The Dancing Puritan

Wednesday, January 23, 2013

Someone to Date: Thoughts on Marriage

Picture from northgeorgia.edu


It was a crisp enough morning to move the couple inside of the dessertery. The quaint little eatery on the historic town square was the beginning of a thee-day dating experience for the couple married twenty-five years. The menu offered a different twist on the regular breakfast fare. The homemade croissant embraced a lightly fried egg and was decorated with fruit on the side. And he, to the surprise of his wife, chose quiche.

It was a delightful morning. Laughter and conversation filled the room. The husband planned several days of short excursions to spend with his wife as they celebrated their anniversary. Interestingly there had been a different place on the schedule for that morning, yet it was closed. The couple considered it a sweet providence as they enjoyed a more suitable and a bit more romantic setting to begin their short journey.

Over the days, gifts were exchanged at various places.  Sometimes they would dress up and other times they chose casual.  It was an adventure. She did not know where he was taking her, which seemed to delight her and to excite him. They ate, they walked and they talked.  Twenty-five years was capsuled into three days.

This was not the first time they had marked big events.  On year ten it was she who did the planning.  In many ways the tenth year felt like the first.  Both were young and the marriage was young. They set sail across the ocean and boarded together in a little cabin--perfect for a couple in love.

Such occasions marked year fifteen and other key dates connected to their marriage. And sprinkled along the journey were special nights, days or weekend trips that delighted the couple.

They were never disappointed in any of their trips (short or long). They were together and their marriage was renewed. Each date had a way of infusing the marriage with fresh vision and new ideas--like the meal at the dessertery on the unusually cool late summer's day.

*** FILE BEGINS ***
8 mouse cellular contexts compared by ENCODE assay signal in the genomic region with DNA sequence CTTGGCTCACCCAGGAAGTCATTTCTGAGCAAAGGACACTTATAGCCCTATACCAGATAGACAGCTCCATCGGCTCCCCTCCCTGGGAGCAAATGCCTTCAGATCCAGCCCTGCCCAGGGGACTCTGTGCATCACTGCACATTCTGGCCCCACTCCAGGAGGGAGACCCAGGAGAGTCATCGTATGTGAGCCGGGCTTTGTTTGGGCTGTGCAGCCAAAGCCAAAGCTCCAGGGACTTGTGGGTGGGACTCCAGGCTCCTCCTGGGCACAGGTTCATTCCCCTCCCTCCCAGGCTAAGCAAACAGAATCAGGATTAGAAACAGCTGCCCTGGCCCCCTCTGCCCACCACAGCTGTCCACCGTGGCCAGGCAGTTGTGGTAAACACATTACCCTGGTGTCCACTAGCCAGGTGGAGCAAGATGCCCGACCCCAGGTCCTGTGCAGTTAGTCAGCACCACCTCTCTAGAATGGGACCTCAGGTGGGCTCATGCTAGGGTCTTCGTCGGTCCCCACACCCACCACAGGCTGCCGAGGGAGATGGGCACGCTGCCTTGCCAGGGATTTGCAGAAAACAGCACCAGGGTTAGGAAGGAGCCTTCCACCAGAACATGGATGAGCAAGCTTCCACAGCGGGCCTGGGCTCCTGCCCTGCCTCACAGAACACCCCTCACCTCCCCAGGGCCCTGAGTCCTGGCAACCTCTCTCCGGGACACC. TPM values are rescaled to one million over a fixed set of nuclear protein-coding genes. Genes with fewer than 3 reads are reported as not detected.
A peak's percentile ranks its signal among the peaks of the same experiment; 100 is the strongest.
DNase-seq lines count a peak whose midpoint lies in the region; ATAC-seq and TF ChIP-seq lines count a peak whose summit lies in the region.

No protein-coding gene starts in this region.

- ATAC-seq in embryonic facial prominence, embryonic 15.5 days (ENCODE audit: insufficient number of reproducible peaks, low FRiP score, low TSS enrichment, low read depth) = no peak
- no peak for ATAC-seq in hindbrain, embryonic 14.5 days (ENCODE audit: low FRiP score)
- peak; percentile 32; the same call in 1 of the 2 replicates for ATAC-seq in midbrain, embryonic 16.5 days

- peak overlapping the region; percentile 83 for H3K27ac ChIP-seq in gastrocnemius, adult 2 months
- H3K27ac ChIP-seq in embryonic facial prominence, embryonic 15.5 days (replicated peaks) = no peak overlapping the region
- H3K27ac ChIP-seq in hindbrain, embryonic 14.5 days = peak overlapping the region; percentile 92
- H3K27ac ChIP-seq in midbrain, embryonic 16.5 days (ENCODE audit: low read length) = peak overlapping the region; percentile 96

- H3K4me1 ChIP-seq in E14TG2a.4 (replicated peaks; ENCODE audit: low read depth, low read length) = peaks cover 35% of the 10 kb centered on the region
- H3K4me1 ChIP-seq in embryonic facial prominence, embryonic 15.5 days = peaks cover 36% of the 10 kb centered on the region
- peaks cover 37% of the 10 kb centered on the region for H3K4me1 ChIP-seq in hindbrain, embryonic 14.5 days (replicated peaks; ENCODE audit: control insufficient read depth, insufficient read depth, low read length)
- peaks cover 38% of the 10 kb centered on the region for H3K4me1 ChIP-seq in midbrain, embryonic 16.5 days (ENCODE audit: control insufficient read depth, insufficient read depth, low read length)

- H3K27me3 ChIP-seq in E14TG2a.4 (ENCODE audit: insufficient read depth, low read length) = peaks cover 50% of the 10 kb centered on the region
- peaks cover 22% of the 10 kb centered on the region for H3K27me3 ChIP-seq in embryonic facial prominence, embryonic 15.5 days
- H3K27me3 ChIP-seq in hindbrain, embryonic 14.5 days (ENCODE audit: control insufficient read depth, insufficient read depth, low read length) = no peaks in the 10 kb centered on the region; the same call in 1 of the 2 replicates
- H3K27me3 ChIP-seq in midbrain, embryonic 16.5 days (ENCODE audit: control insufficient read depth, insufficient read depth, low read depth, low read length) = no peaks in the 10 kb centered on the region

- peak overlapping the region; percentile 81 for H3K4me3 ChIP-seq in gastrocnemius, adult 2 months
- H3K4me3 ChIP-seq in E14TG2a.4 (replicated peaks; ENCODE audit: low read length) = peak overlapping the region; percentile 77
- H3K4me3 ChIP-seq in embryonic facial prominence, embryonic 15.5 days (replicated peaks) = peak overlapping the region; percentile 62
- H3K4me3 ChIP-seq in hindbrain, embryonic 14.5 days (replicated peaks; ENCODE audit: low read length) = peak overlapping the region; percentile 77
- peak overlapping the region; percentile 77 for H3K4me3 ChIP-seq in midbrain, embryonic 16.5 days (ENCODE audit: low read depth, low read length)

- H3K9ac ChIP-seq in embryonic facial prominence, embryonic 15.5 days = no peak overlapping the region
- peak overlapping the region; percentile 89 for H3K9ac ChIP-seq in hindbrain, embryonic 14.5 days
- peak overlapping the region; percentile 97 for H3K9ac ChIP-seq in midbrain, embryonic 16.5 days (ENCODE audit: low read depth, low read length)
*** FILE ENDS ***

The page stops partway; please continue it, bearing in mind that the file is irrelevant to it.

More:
Perhaps you are now recalling such experiences in your marriage. Remembering great dates on special occasions brings a smile to your face. But what about the regular days when there are no anniversaries, birthdays or other events to mark? The weeks when all is normal (meaning school, chores, work and chaos)?  Do you ever open the windows so that refreshing air can stir the romance that tends to settle on your heart's floor?  Yes, a thousand times yes, there is joy to be found in the daily duties of life.  Eat and drink to the pleasure of God and let your taste-buds dance with every peanut butter sandwich. It is a gift, not to be missed.  Enjoy every hug, appreciate every time the mountains of clothes are folded and the office is organized.

But...don't stop there.  In marriage love needs to be awakened.  It needs to be called to the front in fresh and creative ways. Music must be added to the daily fare--music that invites a dance, a waltz.

Sabbath's are needed every week--to rest, reflect, refocus and to swim in God's grace. You read your Bible throughout the week but on Sunday's (at least) you need preaching, congregational singing and the fellowship of the saints.

Perhaps your marriage is in the proverbial rut.  It is characterized by going through the motions but is missing the song, the dance, the laugh and the kiss---the real kiss.

What do you do?  How do you open the windows to allow the fresh air in? Can you stir up again the romance that seems to have disappeared into the normal routine?  Tomorrow we will seek to answer those questions. For now find a quiet place and meditate on these verses:

Come, my beloved, let us go out into the fields and lodge in the villages; Let us go out early to the vineyards and see whether the grape blossoms have opened and the pomegranates are in bloom.  There I will give you my love.  The mandrakes give forth fragrance, and beside our doors are all choice fruits, new as well as old, which I have laid up for you, O my beloved (Song of Solomon 7:11-13).